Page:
As Dell Services' chief innovation officer, I spend a lot of time talking with people about innovation and I'm often amazed how many misconceptions there are about it. Here are three popular myths about innovation, along with some comments about how we at Dell are addressing the issues they raise.

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Can the U.S. 'win the future' without open data?

Winning the Future through Open Innovation,” is a progress report recently released by Aneesh Chopra, US Chief Technology Officer, to the National Science and Technology Council (NSTC) on the Administration’s Open Government Initiative.The report highlights a number of programs at different agencies that represent a wide variety of open innovation techniques, from opening datasets and APIs to creating incentives for competition or testing and certifying open standards. » Read more

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User-led innovation can't create breakthroughs. Really?

Earlier this week, Fast Company posted an article by Jens Martin Skibsted and Rasmus Bech Hansen (thanks to Gunnar Hellekson for sending it my way) that may be of interest to folks seeing success with their open source and open innovation efforts.

The article is entitled "User-Led Innovation Can't Create Breakthroughs; Just Ask Apple and IKEA" and here's how it starts: » Read more

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Open*Business: 2010 in review

2010 has been a fantastic year on the Business channel here at opensource.com.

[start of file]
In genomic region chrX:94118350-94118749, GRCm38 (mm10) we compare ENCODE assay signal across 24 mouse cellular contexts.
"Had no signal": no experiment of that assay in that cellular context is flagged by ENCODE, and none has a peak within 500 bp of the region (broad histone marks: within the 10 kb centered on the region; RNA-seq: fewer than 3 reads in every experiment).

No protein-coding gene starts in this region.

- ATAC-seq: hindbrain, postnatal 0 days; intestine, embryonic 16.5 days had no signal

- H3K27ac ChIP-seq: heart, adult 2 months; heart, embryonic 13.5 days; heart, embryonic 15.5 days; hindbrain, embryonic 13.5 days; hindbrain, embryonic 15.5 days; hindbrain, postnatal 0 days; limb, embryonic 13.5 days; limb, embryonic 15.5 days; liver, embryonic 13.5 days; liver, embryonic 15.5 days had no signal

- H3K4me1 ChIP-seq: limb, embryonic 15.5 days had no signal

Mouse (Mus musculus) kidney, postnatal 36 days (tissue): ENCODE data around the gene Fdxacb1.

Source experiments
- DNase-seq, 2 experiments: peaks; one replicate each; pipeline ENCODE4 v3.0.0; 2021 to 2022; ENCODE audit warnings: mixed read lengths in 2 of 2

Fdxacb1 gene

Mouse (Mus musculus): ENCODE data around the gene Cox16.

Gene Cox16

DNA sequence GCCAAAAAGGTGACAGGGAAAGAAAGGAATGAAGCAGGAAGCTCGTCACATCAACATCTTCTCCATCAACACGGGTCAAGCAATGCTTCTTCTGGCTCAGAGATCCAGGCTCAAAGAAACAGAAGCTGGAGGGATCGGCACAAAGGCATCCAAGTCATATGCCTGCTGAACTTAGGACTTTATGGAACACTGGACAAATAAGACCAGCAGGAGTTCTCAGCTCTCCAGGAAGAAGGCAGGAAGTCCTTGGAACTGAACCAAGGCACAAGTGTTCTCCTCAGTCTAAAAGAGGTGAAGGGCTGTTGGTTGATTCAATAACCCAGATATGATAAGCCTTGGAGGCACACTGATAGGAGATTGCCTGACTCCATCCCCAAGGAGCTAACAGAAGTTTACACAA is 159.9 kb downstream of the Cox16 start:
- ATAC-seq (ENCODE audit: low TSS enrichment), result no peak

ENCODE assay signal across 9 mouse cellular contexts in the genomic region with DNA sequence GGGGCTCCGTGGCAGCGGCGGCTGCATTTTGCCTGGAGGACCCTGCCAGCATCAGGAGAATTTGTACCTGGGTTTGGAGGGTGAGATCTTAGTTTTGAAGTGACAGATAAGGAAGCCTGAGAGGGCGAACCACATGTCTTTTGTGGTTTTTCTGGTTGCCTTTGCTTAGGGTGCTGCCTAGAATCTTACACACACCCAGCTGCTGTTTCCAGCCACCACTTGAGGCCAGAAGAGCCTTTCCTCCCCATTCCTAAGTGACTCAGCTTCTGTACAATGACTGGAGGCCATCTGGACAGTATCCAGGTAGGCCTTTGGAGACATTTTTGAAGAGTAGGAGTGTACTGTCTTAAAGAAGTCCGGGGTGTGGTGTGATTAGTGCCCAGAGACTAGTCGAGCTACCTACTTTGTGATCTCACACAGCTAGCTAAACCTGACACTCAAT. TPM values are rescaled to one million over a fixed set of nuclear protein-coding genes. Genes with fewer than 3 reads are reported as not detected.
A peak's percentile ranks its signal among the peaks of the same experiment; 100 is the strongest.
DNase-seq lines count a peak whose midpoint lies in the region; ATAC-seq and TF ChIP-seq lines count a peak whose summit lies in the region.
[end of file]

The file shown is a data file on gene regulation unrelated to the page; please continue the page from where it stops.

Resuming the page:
The Business channel's goal is to highlight examples where the open source way has been (or could be) applied to improve businesses. Not just in software development, but in the management, culture, operations, brand, research & development, or any other part of the business.

What were some on this year's highlights? Let's start with a few stats.

Most popular articles » Read more

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Seeking open infrastructure: Contrasting open standards, open source, and open innovation

While “open” normally has connotations of public goods, the idea of “open”–ness has been used for decades as a competitive strategy by firms in the computers and communications industries. Phrases like “open standard,” “open source” and more recently “open innovation” have been used to refer to these strategies.

What do they have in common? Which ones really are “open”? What does “open” mean, anyway? » Read more

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Poll: Open innovation etymology

Even if you know when the term "open innovation" was coined, do you know who came up with it?

Professor Henry Chesbrough, Executive Director of the Center for Open Innovation at the University of California (Berkeley), first used the term in his book, Open Innovation – The New Imperative for Creating and Profiting from Technology. » Read more

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Open innovation and open source innovation: what do they share and where do they differ?

Recently, Stefan Lindegaard, open innovation expert and author of the new book The Open Innovation Revolution, joined opensource.com for a webcast about open innovation. » Read more